Thank goodness Japan has a wild side. Interspersed among boatloads of politically correct Toyota Priuses comes the occasional Lexus F hot rod. And over at Nissan, punctuating the truckloads of morbidly thrifted Versas is the random GT-R. The muscular Nissan has a legacy going back decades, but for the most part, this fast and furious coupe boldly goes its own way. Quirky, jerky, and perky, it has so much personality that J.D. Power wouldn’t know how to score it. It’s a riot of sensation and sound—some annoying and others cyborg cool. On one hand, it’s a bargain supercar for hard-core gearheads.On the other, for a coupe from a nonpremium brand, the GT-R is a bit spendy, as it costs twice as much as a Chevy Camaro ZL1.
New for 2014 is the Track Edition you see here. It deletes the standard GT-R’s Mini-Me rear seats in favor of a pair of quilted, fabric-covered package bins. Other elements include modified Bilsteins, stiffer springs (20 percent, says Nissan), six-spoke RAYS forged-aluminum wheels, grippy fabric-covered front seats, and front and rear brake-cooling air channels, as well as front and rear spoilers fashioned from carbon fiber. The Track Edition is less influenced by gravitational forces than is the “base” model, to the tune of 33 pounds. Otherwise, this version sports the same horsepower and torque, same gearing, same tires, and so on. So the big question is, does the Track Edition merit a tariff that’s a chunky $16,000 steeper than the “base” Premium model?
Actually, the single notable change in the 2014 GT-R’s numbers is its price: The base Premium model breaks the $100,000 barrier for the first time, and the Track Edition kicks the charge all the way to $116,710. Our test car was $285 more dear than that, thanks to its optional GT-R–logo floor mats.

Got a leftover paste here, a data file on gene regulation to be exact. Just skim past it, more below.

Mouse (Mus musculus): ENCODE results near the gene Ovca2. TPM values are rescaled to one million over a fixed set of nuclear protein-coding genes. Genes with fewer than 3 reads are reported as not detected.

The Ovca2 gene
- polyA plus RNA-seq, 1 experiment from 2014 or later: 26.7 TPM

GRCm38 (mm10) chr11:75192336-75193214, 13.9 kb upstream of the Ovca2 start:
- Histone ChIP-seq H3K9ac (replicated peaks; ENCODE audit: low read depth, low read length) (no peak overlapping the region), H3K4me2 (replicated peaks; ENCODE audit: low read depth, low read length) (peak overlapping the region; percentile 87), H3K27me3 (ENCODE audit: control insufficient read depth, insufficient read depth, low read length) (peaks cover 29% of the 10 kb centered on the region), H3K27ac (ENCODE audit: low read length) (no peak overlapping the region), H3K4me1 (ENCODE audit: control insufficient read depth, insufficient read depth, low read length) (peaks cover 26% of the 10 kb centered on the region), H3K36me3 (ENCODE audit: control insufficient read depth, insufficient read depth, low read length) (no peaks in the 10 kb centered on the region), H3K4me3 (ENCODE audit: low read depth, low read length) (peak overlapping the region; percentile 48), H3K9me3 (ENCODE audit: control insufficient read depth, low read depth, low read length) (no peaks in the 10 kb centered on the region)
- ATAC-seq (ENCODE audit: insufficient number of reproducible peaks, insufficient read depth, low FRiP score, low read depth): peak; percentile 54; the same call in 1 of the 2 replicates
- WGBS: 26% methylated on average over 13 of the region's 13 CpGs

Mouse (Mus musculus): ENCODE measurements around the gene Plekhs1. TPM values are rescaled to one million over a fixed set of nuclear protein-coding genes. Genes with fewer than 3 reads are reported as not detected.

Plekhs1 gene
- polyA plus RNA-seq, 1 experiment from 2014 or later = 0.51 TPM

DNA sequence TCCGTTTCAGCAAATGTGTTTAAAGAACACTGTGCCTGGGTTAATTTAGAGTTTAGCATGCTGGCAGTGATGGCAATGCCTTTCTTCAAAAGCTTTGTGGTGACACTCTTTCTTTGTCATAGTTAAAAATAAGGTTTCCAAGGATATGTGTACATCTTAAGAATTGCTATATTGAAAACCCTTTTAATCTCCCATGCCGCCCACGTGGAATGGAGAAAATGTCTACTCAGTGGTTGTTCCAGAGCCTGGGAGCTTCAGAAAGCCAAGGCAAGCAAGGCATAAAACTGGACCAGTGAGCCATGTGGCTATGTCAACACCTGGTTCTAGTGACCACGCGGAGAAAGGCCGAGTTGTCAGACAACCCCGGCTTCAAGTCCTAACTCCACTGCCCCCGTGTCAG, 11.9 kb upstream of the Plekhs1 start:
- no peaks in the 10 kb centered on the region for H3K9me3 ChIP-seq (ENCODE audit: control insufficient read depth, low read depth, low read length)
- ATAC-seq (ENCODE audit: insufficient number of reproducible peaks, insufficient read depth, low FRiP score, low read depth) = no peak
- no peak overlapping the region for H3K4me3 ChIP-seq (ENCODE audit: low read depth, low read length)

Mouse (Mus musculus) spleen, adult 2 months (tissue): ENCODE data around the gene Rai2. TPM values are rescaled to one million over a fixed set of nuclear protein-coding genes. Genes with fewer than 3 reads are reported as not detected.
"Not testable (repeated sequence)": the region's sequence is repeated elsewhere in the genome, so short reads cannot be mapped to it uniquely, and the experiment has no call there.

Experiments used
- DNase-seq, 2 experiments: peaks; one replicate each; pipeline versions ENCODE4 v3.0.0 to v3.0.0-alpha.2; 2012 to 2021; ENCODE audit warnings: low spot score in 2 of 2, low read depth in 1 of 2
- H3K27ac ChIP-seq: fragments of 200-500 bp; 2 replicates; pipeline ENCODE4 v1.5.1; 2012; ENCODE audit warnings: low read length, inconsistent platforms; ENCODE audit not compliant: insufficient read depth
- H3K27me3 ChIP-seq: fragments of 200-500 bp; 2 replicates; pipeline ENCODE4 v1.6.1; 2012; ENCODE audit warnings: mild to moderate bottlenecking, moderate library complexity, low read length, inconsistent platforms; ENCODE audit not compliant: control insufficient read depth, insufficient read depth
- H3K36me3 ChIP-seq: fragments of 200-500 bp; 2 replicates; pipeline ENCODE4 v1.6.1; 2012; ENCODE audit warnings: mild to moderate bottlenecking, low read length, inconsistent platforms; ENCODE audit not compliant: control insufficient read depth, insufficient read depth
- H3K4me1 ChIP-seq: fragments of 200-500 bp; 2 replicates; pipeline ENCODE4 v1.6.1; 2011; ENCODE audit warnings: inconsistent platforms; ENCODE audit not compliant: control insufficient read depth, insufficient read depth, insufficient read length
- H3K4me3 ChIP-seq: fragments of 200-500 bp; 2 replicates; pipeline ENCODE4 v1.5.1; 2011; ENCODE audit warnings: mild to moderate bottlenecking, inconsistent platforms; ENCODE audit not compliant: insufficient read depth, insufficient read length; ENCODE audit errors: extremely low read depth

Although the 0-to-60 acceleration of the Track Edition we tested did reclaim the upper reaches of the two-second realm, the only other measurable improvements over the last base 2013 GT-R we tested were in braking (145 versus 161 feet) and lateral grip (1.02 versus 0.97 g). But since the Track Edition uses the same ultra-sticky Dunlop SP Sport Maxx GTs as last year’s base GT-R, we can only conclude that a stickier track surface improved the stats—not the enhanced content of the car itself. The Track Edition’s brake-cooling ducts likely would be a boon during a longer test session, as last year’s GT-R did exhibit some fade.
But make no mistake, this is a brutally fast car. At 2.9 seconds to 60, the GT-R pulls a massive 1.1-second hole shot on the Camaro ZL1 and easily bests other, more-powerful rides to the 60 mark, including the Shelby GT500, C6 Corvette ZR1, SRT Viper, Lamborghini Aventador, Ferrari 599GTB, Lexus LFA, and Mercedes-Benz SLS AMG.
Even though the GT-R has “only” 545 horsepower, its combination of all-wheel drive, nearly 50/50 front-to-rear weight balance, six-speed dual-clutch transmission for lightning-quick shifts, limited-slip differential, tacky rubber, and launch control conspires to get this supercar off the dime and rocketing through the traps.
The GT-R’s rear-mounted dual-clutch gearbox is an acquired taste. Overall, the driveline has more fore-and-aft lash, bumps, and surges than you might be used to, especially when climbing, say, a steep driveway at low speed. And three-point turns involving changes of direction might take more throttle than anticipated to get under way.
If you prefer your super cars free of whirring, road hiss, tire sizzle, exhaust drone and rumble, and the clickety-clack of mechanical lash, gear rattle, and various whines, look elsewhere. The GT-R Track Edition dispenses with the frippery of exotic hides and haute couture for the nuts and bolts of furiosity.